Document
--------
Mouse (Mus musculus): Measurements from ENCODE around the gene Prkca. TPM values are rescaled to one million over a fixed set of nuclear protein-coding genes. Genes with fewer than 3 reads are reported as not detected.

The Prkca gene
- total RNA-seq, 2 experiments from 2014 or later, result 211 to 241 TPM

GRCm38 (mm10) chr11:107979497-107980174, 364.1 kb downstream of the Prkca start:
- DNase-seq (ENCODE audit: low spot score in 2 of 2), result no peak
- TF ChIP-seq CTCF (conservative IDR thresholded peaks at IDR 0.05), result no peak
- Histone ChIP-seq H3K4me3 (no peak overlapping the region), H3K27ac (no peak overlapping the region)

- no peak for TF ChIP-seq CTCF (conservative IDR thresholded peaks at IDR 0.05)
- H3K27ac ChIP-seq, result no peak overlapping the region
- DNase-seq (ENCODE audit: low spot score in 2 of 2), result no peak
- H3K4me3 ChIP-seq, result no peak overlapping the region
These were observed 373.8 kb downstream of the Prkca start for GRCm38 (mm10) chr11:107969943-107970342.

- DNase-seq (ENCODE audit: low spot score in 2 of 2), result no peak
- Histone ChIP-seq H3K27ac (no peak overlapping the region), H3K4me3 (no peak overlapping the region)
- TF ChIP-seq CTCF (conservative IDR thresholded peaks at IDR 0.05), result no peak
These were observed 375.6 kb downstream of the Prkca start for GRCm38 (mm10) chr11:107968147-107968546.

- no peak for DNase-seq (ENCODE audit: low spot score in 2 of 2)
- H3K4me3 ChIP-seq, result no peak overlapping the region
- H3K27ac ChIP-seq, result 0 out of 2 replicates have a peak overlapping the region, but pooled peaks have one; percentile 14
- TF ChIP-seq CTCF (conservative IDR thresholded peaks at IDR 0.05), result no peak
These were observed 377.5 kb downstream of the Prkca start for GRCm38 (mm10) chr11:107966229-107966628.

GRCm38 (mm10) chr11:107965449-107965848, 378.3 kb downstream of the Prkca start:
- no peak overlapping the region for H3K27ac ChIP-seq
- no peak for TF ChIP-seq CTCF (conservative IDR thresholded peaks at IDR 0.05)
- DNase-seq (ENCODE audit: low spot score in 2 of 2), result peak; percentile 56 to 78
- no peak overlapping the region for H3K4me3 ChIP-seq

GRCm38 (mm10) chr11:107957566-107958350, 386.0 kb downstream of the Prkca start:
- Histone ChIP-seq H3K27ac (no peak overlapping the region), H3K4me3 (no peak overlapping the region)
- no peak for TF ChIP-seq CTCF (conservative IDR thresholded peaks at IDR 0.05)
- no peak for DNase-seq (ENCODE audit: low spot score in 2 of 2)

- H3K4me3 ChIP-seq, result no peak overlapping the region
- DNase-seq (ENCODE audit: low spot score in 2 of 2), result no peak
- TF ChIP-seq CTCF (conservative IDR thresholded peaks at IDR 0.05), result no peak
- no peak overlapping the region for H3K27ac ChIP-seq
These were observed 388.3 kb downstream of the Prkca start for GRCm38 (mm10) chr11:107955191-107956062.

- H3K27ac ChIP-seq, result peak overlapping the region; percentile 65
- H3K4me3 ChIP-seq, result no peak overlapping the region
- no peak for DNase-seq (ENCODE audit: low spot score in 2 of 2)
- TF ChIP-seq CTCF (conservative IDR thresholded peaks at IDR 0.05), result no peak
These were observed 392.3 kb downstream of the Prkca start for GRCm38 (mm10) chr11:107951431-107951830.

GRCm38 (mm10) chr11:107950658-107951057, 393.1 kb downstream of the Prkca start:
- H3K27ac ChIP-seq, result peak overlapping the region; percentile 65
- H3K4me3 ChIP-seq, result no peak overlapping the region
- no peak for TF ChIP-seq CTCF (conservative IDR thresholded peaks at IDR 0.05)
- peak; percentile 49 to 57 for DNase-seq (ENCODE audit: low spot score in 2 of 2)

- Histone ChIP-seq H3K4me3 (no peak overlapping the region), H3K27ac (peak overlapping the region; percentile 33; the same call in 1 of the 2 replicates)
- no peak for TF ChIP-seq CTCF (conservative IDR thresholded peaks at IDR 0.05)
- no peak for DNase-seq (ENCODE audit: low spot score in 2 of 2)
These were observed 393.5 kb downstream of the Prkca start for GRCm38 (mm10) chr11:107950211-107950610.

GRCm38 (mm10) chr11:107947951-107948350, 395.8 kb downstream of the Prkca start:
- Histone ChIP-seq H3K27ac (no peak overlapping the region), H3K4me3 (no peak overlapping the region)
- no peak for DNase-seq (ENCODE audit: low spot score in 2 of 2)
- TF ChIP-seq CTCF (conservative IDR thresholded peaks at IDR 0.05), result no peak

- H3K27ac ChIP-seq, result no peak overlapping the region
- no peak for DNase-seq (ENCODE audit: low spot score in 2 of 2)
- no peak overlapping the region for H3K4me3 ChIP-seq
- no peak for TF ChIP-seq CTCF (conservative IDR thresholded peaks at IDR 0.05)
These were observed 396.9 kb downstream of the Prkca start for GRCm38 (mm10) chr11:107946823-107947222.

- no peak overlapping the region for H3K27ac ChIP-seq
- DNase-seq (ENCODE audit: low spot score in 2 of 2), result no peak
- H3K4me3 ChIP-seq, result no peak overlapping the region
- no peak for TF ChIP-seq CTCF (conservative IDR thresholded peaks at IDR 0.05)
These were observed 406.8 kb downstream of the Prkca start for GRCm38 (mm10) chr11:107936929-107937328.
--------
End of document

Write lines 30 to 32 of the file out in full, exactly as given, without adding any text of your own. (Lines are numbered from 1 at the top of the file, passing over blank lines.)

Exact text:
- no peak for DNase-seq (ENCODE audit: low spot score in 2 of 2)

- H3K4me3 ChIP-seq, result no peak overlapping the region
- DNase-seq (ENCODE audit: low spot score in 2 of 2), result no peak